Implement a successful U.S. market expansion
Once you’re well-versed on the potential setbacks you could face with U.S. affiliate networks, creating a detailed plan of action can help you dominate this market. Consider these tips for successfully expanding your affiliate program:
- Hire a professional independent agency to manage the program. Adjusting to a new market can be difficult. Hiring an objective independent agency to manage your expanded affiliate program can introduce you to new perspectives and inform decisions that will grow your program. You also need to be able to trust this firm with your brand.
- Be prepared to expand your launch budget. It’s as much of a brand launch for the affiliate program as it is for the product, so make sure you set aside plenty of time and money to promote the program and get it off the ground. You may want to start with a higher commission level and get out to a few major industry conferences, such as Affiliate Summit. You’ll have plenty of obstacles to overcome, so don’t quibble about commission rates. Set a high opening rate to stir attention and attract early adopters.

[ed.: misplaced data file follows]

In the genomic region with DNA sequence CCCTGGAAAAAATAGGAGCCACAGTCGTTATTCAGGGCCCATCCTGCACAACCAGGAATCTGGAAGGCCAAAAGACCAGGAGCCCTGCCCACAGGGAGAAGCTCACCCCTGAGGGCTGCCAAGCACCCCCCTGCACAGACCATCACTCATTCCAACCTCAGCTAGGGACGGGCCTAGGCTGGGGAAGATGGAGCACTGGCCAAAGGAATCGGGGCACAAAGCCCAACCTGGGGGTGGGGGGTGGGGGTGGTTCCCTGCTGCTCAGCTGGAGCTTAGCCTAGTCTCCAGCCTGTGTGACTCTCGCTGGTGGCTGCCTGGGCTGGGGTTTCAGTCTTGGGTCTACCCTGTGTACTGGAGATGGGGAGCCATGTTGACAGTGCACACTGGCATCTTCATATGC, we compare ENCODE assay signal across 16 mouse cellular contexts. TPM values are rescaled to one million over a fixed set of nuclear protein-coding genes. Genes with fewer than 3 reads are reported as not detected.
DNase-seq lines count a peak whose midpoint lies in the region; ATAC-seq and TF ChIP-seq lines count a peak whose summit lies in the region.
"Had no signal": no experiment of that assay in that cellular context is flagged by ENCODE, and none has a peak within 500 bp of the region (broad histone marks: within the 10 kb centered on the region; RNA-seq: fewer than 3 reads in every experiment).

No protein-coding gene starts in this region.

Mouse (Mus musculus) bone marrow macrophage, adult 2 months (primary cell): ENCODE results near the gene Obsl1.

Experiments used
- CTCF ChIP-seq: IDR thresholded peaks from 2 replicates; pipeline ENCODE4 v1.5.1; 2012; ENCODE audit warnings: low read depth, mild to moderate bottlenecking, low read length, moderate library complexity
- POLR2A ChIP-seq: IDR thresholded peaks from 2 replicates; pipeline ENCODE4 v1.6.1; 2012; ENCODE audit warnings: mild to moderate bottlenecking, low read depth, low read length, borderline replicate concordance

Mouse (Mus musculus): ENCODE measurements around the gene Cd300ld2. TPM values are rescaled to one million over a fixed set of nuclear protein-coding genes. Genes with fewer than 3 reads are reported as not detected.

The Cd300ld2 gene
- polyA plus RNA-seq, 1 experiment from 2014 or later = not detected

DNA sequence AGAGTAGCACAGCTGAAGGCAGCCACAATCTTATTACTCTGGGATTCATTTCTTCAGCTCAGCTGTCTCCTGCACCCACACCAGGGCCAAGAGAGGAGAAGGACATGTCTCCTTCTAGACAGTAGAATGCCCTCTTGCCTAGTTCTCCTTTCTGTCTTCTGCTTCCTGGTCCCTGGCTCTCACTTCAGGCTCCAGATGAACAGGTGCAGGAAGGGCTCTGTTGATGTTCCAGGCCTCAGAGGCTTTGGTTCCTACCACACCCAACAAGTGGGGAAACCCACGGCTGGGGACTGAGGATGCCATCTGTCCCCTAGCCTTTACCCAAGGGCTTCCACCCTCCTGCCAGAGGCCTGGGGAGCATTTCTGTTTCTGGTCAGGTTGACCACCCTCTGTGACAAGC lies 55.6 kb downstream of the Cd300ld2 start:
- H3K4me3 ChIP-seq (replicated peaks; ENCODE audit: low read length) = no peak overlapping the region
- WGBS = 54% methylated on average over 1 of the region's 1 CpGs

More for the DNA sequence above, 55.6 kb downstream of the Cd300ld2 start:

- Study the competition. Look closely at successful U.S. affiliate programs within your vertical. What are they doing right? And, more importantly, what are they doing wrong?
- Don’t rush into it. It doesn’t matter how well you execute your expansion; it takes time to gain traction, and rushing into a new affiliate program can hurt your chances for success in the long run. Spend the extra time gauging the differences between your current and future affiliate partners.
Charles Calabrese, vice president of operations at Performance Horizon Group, agrees that many global companies looking to expand into the U.S. fail to address the cultural implications, which can impede consumer adoption in the rush to expand.
The potential for a U.S. affiliate program is great, but understanding the idiosyncrasies of the U.S. affiliate market can help take you from a foreign retailer to an attractive global brand. Take the time to thoroughly research the key players and networks, and you’ll soon enjoy the financial perks an international consumer base can bring.
Image/Copyright: Shutterstock, Lightspring